* Cotton yarn imports seen up as much as a third in 2013
* Imports free of quota limits, cheaper than domestic yarn
* Stockpiling makes domestic cotton about 40 pct more expensive
* Spinning machines sold to firms in Malaysia, Pakistan, Vietnam
By Niu Shuping and David Stanway
BEIJING, Jan 17 China's aggressive cotton stockpiling policy has pushed up domestic prices, forcing the world's largest textile industry to boost imports of yarn by as much as a third in 2013, while production moves to southeast Asia, drawn by lower costs there.
Beijing's stockpiling moves, launched in 2011 and designed to support farmers, have held domestic cotton prices about 40 percent above world levels as the country has built a reserve that traders estimate to stand at about 10 million tonnes.
But while helping growers, the policy has hurt China's textile mills, sucking supplies out of the domestic market and forcing them to rely on imports.
Chinese textile mills are turning to neighbours such as Indian and Pakistan to buy cotton yarn. Yarn imports, unlike raw cotton, are free of Beijing's tough quota limits and cost about 2,000 yuan ($160) less per tonne than at home, traders said.
"The policy has forced textile mills to import cheap yarn, the prices of which are very competitive, while they are turning down expensive domestic yarn," said Wei Linyan, an analyst with industry website Sinotex.com.
Textile mills use yarn from India and Pakistan for low-grade products such as towels, T-shirts, jeans, stockings and underwear. Many of the mills are small, and compete fiercely to cut raw material costs.
"China is not going to destroy its textile industry. They've built these stocks to maintain full employment and the mills have realised they can't make money and (so they) import yarn," said industry expert O.A. Cleveland, a professor at Mississippi State University in the United States.
"New (cotton) consumption is being routed through India and Asian countries," he said.
China's cotton yarn imports from September to November 2012 rose 56 percent on the year to 409,877 tonnes. December data is not yet available.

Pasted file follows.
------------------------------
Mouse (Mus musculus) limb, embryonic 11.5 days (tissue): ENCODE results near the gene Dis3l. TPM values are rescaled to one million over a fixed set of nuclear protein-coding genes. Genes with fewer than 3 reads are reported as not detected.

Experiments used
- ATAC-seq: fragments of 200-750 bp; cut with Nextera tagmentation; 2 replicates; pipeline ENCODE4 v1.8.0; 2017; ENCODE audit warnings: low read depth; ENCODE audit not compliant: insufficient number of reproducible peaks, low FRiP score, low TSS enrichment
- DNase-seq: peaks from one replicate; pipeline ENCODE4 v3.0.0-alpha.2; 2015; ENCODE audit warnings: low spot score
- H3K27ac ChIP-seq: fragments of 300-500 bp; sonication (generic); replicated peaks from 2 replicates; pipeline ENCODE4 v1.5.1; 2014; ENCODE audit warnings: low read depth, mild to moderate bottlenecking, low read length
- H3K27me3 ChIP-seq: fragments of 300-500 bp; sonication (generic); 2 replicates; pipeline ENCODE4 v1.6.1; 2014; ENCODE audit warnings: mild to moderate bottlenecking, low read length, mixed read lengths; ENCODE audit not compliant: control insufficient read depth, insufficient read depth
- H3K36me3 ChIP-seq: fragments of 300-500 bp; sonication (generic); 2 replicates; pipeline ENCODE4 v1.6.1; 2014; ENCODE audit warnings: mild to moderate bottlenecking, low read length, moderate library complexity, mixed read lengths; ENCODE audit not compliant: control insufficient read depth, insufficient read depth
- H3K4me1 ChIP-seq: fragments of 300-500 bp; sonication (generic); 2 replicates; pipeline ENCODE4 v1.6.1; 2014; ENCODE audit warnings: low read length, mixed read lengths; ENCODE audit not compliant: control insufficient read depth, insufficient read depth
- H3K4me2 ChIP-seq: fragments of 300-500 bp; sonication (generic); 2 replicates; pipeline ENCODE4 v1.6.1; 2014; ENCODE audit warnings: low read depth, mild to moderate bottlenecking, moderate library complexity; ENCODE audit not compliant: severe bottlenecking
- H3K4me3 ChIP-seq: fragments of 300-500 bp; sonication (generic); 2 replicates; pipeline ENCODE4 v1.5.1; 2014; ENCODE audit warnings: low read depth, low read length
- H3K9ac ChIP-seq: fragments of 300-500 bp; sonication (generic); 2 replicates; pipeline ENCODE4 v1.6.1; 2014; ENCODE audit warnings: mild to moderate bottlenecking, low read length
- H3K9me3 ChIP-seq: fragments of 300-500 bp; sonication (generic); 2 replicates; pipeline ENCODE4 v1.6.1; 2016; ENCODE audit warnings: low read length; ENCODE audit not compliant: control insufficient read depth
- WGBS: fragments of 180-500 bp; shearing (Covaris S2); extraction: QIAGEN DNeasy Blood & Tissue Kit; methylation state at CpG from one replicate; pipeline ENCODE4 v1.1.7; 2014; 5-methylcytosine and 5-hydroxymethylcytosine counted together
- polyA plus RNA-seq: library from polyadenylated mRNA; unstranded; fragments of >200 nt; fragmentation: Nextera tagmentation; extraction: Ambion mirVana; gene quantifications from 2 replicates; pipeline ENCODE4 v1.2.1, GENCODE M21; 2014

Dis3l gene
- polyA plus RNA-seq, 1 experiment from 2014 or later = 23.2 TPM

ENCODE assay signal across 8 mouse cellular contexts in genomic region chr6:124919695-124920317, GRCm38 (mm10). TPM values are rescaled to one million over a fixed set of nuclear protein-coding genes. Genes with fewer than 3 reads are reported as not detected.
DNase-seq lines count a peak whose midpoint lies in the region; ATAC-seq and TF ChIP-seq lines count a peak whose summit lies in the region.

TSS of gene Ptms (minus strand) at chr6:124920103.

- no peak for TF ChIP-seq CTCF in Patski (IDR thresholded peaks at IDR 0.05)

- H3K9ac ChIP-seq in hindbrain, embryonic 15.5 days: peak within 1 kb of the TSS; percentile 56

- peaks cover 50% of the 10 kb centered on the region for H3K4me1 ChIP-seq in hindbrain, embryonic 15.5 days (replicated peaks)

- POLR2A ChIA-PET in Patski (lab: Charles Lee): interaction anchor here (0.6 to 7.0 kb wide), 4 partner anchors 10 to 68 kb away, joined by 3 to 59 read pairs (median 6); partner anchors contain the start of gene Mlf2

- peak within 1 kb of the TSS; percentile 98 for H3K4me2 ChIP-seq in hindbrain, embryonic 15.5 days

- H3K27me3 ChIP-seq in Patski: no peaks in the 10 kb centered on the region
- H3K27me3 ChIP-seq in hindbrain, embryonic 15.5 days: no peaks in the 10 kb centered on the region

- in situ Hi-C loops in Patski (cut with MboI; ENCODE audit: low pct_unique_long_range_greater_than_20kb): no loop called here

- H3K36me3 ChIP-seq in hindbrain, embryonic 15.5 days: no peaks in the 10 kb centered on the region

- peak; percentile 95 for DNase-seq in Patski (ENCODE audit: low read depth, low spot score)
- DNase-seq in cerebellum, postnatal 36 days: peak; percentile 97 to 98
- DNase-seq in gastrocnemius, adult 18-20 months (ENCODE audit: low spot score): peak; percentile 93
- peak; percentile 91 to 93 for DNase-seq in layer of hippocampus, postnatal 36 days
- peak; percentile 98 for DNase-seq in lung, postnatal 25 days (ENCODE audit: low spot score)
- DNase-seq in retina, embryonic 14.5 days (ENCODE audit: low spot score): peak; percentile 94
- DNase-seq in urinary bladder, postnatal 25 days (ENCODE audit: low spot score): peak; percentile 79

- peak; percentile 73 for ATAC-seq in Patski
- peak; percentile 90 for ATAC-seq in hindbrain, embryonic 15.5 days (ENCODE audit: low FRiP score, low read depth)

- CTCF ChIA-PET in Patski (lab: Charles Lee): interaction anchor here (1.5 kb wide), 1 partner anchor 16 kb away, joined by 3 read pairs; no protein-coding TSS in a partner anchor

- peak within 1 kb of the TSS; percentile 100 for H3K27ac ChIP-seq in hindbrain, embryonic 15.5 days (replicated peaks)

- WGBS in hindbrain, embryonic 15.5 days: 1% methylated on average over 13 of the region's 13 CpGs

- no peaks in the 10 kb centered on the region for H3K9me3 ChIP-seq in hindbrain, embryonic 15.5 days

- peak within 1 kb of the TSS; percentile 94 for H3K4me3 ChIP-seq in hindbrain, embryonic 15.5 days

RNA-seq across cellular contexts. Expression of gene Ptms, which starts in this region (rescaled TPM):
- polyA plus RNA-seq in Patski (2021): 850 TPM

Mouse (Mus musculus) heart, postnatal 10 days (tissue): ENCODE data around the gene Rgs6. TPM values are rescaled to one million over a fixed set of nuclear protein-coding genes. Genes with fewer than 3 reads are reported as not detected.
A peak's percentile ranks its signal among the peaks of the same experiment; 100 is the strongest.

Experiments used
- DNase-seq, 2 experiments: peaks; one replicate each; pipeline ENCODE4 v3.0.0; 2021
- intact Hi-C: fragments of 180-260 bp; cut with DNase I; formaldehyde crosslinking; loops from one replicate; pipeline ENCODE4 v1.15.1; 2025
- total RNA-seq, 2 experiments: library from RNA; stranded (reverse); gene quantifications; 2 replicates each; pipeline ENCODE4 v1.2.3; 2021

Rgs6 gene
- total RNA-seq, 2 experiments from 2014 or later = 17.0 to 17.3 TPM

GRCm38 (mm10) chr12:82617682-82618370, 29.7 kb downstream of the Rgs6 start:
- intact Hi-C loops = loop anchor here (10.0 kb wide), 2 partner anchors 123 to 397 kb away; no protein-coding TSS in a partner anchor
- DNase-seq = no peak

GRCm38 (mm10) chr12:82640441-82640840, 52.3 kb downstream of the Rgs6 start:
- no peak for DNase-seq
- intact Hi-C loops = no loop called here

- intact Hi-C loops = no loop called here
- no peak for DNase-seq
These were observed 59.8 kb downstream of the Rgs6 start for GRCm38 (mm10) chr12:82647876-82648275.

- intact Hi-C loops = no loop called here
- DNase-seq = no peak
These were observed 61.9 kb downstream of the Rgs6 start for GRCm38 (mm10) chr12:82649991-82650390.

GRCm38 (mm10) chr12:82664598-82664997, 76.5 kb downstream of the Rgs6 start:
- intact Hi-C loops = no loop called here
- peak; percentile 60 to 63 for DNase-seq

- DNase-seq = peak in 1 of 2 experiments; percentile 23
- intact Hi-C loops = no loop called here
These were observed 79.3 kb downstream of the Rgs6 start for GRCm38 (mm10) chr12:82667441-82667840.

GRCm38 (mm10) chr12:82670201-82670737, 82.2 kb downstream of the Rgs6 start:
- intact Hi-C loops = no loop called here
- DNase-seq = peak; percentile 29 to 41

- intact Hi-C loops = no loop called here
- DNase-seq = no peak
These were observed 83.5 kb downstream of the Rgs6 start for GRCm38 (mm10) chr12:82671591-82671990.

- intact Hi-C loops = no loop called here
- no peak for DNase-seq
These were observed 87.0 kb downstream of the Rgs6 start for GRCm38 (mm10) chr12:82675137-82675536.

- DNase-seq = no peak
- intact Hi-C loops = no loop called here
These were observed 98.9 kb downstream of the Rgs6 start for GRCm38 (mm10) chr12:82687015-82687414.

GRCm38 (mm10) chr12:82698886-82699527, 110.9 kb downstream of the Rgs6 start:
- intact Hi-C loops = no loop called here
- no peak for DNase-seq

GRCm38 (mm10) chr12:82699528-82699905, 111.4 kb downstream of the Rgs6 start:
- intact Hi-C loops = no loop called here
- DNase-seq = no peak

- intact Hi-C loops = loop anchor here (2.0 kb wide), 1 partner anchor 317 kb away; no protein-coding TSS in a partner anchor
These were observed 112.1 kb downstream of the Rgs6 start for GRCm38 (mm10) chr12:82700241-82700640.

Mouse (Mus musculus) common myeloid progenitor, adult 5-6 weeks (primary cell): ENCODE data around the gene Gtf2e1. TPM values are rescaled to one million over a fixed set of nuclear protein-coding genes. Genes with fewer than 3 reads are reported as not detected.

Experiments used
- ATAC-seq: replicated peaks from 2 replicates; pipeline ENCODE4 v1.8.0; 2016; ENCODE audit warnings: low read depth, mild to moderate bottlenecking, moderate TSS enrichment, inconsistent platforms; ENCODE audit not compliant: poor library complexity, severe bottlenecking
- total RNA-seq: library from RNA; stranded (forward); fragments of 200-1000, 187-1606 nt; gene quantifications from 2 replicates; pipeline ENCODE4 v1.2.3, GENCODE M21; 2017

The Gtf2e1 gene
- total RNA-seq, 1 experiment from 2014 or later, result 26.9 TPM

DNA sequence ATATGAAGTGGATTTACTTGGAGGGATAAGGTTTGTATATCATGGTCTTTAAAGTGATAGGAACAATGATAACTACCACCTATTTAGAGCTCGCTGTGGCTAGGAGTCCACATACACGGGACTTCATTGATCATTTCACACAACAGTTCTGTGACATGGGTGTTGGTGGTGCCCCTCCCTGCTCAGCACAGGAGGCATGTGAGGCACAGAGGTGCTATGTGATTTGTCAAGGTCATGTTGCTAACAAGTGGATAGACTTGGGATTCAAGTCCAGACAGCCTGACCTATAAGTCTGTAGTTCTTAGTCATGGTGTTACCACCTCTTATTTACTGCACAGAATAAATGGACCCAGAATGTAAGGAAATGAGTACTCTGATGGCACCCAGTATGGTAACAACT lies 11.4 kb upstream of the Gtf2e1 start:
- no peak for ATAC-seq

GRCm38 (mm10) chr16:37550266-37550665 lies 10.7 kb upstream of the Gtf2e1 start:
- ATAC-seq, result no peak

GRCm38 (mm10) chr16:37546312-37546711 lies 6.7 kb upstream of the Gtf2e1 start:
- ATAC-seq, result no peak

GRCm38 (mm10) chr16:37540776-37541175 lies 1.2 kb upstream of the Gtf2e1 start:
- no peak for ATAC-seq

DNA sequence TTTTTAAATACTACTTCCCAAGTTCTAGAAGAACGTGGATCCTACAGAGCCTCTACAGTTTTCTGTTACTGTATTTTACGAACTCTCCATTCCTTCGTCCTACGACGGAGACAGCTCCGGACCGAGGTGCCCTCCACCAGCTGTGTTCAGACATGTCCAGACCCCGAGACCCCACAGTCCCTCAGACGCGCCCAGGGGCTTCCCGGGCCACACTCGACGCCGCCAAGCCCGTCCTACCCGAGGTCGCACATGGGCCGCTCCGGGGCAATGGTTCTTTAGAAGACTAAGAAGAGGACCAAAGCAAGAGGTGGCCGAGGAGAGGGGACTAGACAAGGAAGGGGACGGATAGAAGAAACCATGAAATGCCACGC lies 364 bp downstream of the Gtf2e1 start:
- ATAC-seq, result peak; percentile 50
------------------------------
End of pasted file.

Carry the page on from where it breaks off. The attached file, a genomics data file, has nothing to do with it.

Imports over the year to August 2012 were 1.3 million tonnes for an annual increase of 43 percent, according to official customs data published by industry website cncotton.com.
But traders said the actual figure could be more than twice that, if the official data was combined with cargoes imported through border trade with Vietnam.
"China is short of cotton yarn, not cotton," said one senior trader, noting that expensive domestic cotton has forced some Chinese spinning mills to shut down.
Beijing paid 20,400 yuan ($3,300) per tonne of cotton in 2012, or 40 percent above global prices, under its stockpiling policy, accumulating nearly 80 percent of the domestic cotton harvested in October. Together with stocks bought the previous year, it will hold more than 10 million tonnes by the end of March, traders say.
Faced with expensive domestic supplies and limited access to cheap imports, textile mills complain the policy has eaten into profits and could erode China's share of the global market.
China is the world's largest textile exporter, but exports grew just 2.8 percent in 2012, compared to 20 percent in 2011, because of overseas markets weak, according to customs data.
This year, the government, eager to cut massive stockpiles, struck a compromise by rewarding textile mills with a 1-tonne import quota for every 3 tonnes of expensive state cotton reserves bought.
But trading in the past few days has been sluggish and average prices remain higher than imports.
Mills in China also face rising labour costs and manpower shortages, with many having sold their spinning machines to plants in Malaysia, Pakistan and Vietnam, said Philip Wu, China general manager with importer Icotton based in Hong Kong.
"Many of the mills there are owned by Chinese bosses," Wu added. "We are expecting to see the largest ever relocation of textile mills in three to five years, after which China will start to import textile products." ($1=6.2165 yuan) (Additional reporting by Josephine Mason in New York)